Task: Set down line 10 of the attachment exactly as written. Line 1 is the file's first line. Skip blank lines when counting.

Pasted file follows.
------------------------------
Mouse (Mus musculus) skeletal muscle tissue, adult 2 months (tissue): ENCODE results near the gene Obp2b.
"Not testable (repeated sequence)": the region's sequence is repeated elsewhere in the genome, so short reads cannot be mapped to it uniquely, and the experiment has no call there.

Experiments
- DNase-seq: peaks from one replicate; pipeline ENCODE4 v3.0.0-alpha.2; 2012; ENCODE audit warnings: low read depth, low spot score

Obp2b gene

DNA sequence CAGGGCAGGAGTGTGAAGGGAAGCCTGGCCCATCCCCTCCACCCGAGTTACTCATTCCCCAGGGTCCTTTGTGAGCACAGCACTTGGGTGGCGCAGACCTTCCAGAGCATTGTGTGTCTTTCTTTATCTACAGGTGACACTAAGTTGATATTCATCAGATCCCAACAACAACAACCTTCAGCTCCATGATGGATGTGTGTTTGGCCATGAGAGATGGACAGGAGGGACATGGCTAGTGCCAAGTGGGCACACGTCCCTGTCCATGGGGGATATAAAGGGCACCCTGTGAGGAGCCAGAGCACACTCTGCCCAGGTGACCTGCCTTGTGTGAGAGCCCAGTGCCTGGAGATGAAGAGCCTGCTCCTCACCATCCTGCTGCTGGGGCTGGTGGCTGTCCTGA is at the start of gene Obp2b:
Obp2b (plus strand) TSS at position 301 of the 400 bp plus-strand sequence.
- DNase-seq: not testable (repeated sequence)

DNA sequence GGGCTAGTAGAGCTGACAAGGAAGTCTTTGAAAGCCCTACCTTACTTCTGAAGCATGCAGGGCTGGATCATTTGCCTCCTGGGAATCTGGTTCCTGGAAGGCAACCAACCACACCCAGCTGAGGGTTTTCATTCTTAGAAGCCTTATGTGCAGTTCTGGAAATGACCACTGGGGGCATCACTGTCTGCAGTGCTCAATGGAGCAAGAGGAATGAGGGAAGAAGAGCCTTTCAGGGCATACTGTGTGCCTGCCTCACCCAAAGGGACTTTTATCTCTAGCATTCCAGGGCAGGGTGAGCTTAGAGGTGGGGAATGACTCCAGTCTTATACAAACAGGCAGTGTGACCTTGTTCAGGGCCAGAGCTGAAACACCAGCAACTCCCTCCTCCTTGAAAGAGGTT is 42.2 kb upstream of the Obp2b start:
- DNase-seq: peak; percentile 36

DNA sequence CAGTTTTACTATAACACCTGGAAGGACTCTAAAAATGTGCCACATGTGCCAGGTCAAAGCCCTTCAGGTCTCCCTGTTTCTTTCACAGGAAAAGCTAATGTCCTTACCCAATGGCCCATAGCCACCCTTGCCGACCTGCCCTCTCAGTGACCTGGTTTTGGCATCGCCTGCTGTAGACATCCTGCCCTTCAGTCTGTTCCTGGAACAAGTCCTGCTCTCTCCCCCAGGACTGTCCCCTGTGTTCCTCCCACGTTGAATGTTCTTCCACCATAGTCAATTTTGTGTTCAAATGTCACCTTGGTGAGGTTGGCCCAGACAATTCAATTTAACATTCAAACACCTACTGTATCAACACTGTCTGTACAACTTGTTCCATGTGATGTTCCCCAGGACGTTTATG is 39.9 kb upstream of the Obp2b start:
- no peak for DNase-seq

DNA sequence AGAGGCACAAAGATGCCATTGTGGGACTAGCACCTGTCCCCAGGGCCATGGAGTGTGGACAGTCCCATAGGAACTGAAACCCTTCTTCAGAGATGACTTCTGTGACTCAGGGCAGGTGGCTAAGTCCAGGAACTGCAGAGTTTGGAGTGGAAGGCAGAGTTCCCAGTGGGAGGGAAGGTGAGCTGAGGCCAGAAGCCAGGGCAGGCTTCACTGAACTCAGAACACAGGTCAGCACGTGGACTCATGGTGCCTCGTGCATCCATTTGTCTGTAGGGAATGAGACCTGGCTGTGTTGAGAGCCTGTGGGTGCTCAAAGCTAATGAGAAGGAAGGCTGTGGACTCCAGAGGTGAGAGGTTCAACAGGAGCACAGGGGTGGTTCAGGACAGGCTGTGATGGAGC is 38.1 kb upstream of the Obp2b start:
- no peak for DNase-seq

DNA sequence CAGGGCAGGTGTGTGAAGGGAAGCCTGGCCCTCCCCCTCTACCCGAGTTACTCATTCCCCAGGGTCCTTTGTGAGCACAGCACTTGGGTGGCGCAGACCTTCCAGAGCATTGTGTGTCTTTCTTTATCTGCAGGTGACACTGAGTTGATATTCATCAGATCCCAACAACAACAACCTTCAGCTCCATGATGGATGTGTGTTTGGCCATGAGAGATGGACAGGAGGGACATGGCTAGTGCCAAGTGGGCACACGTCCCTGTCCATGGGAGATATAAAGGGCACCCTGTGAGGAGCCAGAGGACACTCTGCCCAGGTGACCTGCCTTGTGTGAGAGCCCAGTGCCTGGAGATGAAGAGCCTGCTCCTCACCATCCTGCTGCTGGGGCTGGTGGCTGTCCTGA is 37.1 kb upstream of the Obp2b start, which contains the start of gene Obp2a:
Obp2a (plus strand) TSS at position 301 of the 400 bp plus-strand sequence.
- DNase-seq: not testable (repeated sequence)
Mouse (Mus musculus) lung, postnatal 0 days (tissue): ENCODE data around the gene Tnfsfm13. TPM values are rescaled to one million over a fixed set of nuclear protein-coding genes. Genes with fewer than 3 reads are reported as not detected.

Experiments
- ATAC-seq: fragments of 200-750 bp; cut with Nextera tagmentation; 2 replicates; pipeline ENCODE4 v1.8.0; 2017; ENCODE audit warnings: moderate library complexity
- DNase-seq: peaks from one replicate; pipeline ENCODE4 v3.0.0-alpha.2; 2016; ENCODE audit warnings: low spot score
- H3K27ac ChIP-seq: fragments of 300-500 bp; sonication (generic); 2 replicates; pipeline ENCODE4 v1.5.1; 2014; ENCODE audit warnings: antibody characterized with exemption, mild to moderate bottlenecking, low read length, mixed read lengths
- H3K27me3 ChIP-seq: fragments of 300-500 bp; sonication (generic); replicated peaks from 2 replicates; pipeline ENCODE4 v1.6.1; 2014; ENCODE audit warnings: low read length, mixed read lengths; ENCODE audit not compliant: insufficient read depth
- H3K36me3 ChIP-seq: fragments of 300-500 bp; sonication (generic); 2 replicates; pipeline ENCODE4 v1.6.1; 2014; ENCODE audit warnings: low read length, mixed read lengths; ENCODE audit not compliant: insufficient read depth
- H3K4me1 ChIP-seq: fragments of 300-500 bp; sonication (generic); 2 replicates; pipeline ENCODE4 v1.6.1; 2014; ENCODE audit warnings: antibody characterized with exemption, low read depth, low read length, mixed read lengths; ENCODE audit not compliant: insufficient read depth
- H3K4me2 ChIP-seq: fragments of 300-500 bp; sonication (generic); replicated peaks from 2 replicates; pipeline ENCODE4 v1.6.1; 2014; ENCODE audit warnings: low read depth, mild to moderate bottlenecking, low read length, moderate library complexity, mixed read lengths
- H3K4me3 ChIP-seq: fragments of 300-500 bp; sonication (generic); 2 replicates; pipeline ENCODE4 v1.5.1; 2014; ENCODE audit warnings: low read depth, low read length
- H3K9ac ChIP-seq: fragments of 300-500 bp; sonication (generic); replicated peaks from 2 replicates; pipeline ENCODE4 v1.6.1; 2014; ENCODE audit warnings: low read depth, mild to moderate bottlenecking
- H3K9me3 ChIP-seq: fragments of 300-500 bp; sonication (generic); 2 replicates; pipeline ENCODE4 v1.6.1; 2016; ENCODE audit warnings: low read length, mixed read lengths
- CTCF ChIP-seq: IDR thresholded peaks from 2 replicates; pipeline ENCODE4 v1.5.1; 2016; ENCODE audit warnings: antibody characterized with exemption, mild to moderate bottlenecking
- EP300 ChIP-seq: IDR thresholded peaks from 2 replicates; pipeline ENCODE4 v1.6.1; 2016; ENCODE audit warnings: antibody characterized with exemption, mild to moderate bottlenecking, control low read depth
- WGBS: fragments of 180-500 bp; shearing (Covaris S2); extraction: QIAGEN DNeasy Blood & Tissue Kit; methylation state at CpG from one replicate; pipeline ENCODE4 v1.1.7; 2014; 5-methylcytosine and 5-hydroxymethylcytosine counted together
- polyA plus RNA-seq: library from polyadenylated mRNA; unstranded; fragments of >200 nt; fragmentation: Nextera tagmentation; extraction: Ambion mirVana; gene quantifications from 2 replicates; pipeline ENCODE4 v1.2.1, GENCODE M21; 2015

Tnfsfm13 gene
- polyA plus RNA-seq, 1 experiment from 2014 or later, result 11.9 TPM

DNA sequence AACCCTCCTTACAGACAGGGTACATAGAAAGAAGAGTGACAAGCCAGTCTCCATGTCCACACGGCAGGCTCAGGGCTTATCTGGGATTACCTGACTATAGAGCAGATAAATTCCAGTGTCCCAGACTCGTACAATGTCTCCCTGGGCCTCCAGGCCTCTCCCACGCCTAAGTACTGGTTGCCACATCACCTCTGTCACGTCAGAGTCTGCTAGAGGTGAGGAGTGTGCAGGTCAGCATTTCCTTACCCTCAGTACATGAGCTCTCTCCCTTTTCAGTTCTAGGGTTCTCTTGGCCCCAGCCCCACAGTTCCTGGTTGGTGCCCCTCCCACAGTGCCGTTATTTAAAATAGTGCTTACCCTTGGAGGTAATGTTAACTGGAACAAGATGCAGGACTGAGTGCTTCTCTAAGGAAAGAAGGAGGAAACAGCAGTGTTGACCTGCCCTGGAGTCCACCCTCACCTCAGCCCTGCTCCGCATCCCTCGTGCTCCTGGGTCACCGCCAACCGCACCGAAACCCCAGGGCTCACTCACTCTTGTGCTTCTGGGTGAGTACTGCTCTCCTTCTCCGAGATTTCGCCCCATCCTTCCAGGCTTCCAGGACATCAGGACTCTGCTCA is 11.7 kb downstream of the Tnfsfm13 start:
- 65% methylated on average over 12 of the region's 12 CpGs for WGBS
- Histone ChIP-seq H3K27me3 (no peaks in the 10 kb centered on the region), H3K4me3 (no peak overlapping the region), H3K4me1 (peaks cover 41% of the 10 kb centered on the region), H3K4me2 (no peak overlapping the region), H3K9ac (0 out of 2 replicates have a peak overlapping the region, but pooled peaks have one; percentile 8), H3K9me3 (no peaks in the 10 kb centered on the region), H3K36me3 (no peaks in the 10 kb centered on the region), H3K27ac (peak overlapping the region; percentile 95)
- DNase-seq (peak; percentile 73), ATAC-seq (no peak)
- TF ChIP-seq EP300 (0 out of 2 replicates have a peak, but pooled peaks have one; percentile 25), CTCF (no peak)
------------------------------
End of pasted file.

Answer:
- DNase-seq: peak; percentile 36